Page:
N. 50, Autumn 2021

Preface to the Focus section on Decoding The Smart City Table of contents   Authors index


Focus section on 'Design during and for Pandemics'



by Vasiliki Mylonopoulou and Guido Giunti




The Plague. The Pestilence. The Black Death. Up until very recently, these were the immediate associations that would come to mind upon hearing the term pandemic, even if it were only in passing. Such is the impact that the bubonic plague had in the world’s collective psyche. Modern medicine made it so that in our everyday lives, we only thought of pandemics as things of the past. Recent events with the COVID-19 crisis changed that and made us keenly aware of just how present and current pandemics are. The life we knew was disrupted, we have had to find new ways to live through, and even work around a pandemic. However, COVID-19 is not the only pandemic currently active: Tuberculosis kills millions of people every year, HIV/AIDS and Malaria kill hundreds of thousands per year, etc.

Pandemics are a sudden increase in the number of cases of a specific disease above the expected, which spread over several countries or continents, affecting a massive number of people During these situations, circumstances change and government agencies and healthcare systems, often take different approaches and protocols in response to the threat levels. Thankfully, organizations like the World Health Organization and the Centers for Disease Control and Prevention have experts that work on providing guidelines that healthcare professionals can embrace and adopt to manage the situation. Unfortunately, no such considerations exist for Human-Computer Interaction researchers and practitioners, who have had to mount strategic responses on their own.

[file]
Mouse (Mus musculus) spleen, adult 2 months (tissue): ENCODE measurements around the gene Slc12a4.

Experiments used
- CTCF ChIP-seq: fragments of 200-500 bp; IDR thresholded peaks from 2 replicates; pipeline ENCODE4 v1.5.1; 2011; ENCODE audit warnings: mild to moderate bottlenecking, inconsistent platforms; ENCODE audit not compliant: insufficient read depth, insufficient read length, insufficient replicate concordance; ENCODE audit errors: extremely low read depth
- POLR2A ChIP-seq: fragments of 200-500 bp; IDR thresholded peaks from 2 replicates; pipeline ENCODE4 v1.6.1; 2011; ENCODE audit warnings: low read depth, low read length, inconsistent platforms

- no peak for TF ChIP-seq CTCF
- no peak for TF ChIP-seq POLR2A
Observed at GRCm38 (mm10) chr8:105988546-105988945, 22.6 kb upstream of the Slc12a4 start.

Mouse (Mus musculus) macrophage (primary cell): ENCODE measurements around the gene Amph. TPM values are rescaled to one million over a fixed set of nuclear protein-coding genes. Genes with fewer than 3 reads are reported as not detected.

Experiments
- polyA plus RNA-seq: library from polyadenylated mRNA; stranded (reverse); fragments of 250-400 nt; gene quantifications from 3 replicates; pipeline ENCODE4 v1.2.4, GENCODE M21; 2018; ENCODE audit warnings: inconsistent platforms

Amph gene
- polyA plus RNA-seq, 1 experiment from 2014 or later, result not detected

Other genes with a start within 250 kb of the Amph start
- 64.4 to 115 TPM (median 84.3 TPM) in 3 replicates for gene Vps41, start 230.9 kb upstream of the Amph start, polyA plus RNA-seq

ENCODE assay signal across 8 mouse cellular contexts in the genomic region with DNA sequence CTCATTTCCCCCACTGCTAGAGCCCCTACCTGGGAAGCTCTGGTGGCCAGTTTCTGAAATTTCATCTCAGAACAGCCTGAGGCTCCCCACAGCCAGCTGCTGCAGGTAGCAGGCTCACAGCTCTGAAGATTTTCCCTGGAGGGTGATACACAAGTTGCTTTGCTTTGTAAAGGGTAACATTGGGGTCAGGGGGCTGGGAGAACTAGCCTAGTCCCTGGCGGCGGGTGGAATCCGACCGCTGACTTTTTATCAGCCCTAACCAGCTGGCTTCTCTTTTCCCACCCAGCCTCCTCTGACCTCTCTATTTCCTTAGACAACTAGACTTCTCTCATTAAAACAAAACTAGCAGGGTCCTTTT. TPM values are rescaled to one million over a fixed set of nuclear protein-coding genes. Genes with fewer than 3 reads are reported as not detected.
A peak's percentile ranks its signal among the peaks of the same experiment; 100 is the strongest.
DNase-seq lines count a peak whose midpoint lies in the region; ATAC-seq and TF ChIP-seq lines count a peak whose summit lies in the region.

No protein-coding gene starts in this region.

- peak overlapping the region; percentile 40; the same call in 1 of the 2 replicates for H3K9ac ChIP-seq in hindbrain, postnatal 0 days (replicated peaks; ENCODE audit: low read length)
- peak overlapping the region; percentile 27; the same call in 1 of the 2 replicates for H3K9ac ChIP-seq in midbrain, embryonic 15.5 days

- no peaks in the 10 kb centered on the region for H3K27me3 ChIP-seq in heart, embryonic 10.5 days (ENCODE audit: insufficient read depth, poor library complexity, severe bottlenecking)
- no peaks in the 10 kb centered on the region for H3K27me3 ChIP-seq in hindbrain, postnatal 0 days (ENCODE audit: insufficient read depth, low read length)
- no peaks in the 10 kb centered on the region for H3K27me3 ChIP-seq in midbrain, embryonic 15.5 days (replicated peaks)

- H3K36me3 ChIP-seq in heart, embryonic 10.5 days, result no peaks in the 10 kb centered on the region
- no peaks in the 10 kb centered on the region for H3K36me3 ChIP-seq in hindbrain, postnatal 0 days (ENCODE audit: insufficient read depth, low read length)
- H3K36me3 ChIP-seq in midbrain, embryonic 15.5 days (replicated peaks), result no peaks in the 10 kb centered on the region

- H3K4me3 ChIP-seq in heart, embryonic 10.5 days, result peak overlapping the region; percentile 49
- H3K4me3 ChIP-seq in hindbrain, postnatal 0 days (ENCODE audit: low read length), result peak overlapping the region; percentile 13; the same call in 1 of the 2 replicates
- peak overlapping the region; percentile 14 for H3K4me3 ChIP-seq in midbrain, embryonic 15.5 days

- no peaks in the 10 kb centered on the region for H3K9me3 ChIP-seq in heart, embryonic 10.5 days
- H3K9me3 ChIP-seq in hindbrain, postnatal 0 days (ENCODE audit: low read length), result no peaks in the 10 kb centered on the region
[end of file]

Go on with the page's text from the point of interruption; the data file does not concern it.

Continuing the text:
The unique circumstances of a pandemic require a multidisciplinary approach in order to safely support people and societies. The normal methods we use for designing and evaluating technological artifacts may need adjustment for these special situations. With COVID-19 cases, we saw restrictions preventing contact with people to limit spread of the disease, but the same kind of limitations would be true if we were to design for Tuberculosis patients or persons with AIDS. In one case we would be unable to approach them because of the risk of being infected, while on the other we ourselves pose a risk to their safety. Living in a world with pandemics means that new methods may need to be adopted or created to still perform research to understand the users’ needs, values, and wants.

Conducting parts of the design process online has already been discussed in the field of Human-Computer Interaction but not extensively, and certainly not under a pandemic situation. In the past, studies showed that data collected in lab settings for usability evaluation, can be also collected remotely by using different software and other systems. Similarly, there are different techniques for online recruitment. However, the design process includes much more than just evaluation. Brainstorming and participatory prototyping remote sessions is less researched and applied. Moreover, the physicality and intuitiveness of the tools doesn’t necessarily transfer to the digital world. This impact both the creativity of the participants as well as their equal participation and future access to the digital world.

In this focused issue, we invite you to look at cases in which the authors have carried out the different parts of the design process under the varying levels of restrictions and limitations imposed during the waves of COVID-19 pandemic. You will read about how going through a world-wide pandemic has influenced their design, their research, and their results. You will discover how each group has addressed different issues and problems, and see how their perspectives have changed. Join us in taking a look at, just a few of the many ways in which, we can design technology during, and for pandemics.